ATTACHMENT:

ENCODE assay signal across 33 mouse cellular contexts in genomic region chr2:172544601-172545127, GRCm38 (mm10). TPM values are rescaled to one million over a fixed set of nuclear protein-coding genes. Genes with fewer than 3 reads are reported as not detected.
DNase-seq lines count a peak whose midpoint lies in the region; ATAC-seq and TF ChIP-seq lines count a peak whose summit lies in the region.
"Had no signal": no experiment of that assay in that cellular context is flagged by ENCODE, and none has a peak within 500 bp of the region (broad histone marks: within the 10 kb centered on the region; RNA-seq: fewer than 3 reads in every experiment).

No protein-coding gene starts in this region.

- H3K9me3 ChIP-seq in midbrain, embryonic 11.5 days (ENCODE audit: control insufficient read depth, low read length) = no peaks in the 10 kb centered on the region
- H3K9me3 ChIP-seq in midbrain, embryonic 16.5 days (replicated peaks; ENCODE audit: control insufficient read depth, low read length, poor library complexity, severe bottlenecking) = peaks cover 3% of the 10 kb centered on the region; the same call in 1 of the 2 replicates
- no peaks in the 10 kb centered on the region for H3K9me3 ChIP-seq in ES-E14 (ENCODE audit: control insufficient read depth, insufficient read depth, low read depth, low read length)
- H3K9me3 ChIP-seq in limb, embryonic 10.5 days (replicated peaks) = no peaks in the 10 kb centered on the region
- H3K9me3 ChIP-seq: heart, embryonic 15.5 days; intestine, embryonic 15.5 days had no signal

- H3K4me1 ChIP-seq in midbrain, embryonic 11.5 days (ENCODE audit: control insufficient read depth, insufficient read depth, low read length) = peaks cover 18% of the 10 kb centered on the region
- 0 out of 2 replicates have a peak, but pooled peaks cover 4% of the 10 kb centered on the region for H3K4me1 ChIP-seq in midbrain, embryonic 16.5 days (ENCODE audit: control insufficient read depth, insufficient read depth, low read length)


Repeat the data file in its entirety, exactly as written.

ENCODE assay signal across 33 mouse cellular contexts in genomic region chr2:172544601-172545127, GRCm38 (mm10). TPM values are rescaled to one million over a fixed set of nuclear protein-coding genes. Genes with fewer than 3 reads are reported as not detected.
DNase-seq lines count a peak whose midpoint lies in the region; ATAC-seq and TF ChIP-seq lines count a peak whose summit lies in the region.
"Had no signal": no experiment of that assay in that cellular context is flagged by ENCODE, and none has a peak within 500 bp of the region (broad histone marks: within the 10 kb centered on the region; RNA-seq: fewer than 3 reads in every experiment).

No protein-coding gene starts in this region.

- H3K9me3 ChIP-seq in midbrain, embryonic 11.5 days (ENCODE audit: control insufficient read depth, low read length) = no peaks in the 10 kb centered on the region
- H3K9me3 ChIP-seq in midbrain, embryonic 16.5 days (replicated peaks; ENCODE audit: control insufficient read depth, low read length, poor library complexity, severe bottlenecking) = peaks cover 3% of the 10 kb centered on the region; the same call in 1 of the 2 replicates
- no peaks in the 10 kb centered on the region for H3K9me3 ChIP-seq in ES-E14 (ENCODE audit: control insufficient read depth, insufficient read depth, low read depth, low read length)
- H3K9me3 ChIP-seq in limb, embryonic 10.5 days (replicated peaks) = no peaks in the 10 kb centered on the region
- H3K9me3 ChIP-seq: heart, embryonic 15.5 days; intestine, embryonic 15.5 days had no signal

- H3K4me1 ChIP-seq in midbrain, embryonic 11.5 days (ENCODE audit: control insufficient read depth, insufficient read depth, low read length) = peaks cover 18% of the 10 kb centered on the region
- 0 out of 2 replicates have a peak, but pooled peaks cover 4% of the 10 kb centered on the region for H3K4me1 ChIP-seq in midbrain, embryonic 16.5 days (ENCODE audit: control insufficient read depth, insufficient read depth, low read length)